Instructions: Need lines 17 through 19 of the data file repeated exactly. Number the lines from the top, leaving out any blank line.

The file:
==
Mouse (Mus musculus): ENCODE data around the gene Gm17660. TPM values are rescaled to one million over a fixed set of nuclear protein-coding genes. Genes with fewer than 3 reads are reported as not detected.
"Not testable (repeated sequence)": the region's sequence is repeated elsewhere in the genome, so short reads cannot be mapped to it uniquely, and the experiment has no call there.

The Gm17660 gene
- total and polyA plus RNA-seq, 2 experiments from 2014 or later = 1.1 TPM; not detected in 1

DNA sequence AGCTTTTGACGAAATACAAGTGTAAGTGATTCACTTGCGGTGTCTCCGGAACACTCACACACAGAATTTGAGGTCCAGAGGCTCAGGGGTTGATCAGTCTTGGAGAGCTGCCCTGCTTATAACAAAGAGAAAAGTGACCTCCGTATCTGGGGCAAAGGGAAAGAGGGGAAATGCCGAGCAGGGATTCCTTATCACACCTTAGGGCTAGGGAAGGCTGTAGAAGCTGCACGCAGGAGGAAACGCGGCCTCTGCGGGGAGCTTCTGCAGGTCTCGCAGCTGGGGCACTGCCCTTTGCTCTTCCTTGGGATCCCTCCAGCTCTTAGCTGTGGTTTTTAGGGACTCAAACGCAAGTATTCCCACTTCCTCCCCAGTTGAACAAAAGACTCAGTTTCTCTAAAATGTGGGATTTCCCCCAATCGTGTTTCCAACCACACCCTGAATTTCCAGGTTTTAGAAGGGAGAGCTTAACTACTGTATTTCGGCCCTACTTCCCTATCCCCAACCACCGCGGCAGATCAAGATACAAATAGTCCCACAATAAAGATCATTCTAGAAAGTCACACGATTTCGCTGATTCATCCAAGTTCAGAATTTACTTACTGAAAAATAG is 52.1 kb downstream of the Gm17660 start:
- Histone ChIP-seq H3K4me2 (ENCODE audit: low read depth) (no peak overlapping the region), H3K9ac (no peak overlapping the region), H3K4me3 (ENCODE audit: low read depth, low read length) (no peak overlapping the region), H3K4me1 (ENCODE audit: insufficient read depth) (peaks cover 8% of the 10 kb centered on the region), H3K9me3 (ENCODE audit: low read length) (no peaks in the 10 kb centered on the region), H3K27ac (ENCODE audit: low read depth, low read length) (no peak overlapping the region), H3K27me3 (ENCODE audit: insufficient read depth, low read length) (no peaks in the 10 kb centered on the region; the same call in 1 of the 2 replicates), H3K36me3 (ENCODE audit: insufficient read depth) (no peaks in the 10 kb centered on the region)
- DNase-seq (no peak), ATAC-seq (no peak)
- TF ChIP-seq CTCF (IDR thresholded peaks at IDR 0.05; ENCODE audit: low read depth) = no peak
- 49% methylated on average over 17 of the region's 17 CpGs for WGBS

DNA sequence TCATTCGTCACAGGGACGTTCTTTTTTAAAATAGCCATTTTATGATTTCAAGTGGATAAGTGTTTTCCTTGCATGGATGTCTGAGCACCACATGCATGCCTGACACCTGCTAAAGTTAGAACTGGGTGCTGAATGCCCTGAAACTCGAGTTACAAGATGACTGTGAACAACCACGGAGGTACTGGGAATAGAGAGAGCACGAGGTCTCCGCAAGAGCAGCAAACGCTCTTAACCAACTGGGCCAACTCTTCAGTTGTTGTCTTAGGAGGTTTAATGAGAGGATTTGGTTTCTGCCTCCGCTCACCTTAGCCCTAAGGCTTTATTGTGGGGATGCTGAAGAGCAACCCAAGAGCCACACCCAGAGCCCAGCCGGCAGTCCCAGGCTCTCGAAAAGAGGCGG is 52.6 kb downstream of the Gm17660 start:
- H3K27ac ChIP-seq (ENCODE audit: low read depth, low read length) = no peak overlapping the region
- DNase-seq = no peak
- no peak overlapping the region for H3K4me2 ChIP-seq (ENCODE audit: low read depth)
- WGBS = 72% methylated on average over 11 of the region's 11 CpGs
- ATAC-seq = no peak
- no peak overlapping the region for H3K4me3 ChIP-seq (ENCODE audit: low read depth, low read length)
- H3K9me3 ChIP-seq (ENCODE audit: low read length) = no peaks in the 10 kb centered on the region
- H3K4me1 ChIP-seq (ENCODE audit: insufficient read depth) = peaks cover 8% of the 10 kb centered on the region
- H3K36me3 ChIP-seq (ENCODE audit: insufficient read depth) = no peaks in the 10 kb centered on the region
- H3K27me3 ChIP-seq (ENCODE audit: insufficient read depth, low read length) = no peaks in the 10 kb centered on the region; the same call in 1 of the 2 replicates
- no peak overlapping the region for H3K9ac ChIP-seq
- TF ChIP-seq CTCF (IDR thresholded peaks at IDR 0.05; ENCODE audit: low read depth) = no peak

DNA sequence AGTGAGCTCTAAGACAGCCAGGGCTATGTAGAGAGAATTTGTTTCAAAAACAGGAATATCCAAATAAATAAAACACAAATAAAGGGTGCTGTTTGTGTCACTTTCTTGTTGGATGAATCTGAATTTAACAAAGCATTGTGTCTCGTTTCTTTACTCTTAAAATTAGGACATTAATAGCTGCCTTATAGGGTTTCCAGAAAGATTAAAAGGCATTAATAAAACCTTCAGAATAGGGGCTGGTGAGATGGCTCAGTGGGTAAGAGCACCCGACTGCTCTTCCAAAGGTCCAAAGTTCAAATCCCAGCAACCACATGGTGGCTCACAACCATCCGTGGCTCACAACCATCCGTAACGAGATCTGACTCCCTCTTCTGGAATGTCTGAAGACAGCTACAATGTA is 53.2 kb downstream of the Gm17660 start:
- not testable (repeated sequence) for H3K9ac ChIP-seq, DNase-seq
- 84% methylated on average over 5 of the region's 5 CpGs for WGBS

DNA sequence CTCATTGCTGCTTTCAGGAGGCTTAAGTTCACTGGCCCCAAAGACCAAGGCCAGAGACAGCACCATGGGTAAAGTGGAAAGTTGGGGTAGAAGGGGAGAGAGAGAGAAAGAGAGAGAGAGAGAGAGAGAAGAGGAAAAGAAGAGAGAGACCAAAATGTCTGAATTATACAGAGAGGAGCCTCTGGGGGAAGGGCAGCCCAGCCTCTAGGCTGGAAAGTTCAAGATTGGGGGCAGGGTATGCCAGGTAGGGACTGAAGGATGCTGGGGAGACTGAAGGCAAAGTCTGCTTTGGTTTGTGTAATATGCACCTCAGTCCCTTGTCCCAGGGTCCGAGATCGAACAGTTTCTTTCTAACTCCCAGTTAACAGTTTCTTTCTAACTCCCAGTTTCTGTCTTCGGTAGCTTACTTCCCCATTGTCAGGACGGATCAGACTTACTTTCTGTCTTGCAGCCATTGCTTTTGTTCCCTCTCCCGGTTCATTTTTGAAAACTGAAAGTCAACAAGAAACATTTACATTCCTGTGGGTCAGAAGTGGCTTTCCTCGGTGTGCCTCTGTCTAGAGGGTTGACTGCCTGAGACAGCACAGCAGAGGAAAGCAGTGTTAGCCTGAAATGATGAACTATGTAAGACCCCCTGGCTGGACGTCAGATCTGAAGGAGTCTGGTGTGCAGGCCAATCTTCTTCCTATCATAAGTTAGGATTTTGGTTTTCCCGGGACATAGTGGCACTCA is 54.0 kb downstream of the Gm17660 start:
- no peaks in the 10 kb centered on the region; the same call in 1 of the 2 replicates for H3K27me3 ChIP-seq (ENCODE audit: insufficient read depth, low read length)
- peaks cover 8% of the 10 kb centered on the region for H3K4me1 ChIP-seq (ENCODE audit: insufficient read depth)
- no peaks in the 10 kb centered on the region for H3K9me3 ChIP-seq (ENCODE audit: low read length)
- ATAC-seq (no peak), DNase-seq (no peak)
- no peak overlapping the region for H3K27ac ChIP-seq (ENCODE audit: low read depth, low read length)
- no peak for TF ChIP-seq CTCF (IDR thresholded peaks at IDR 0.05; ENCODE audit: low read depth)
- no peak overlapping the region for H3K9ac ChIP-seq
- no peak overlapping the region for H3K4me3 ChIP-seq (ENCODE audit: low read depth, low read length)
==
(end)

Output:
- H3K9me3 ChIP-seq (ENCODE audit: low read length) = no peaks in the 10 kb centered on the region
- H3K4me1 ChIP-seq (ENCODE audit: insufficient read depth) = peaks cover 8% of the 10 kb centered on the region
- H3K36me3 ChIP-seq (ENCODE audit: insufficient read depth) = no peaks in the 10 kb centered on the region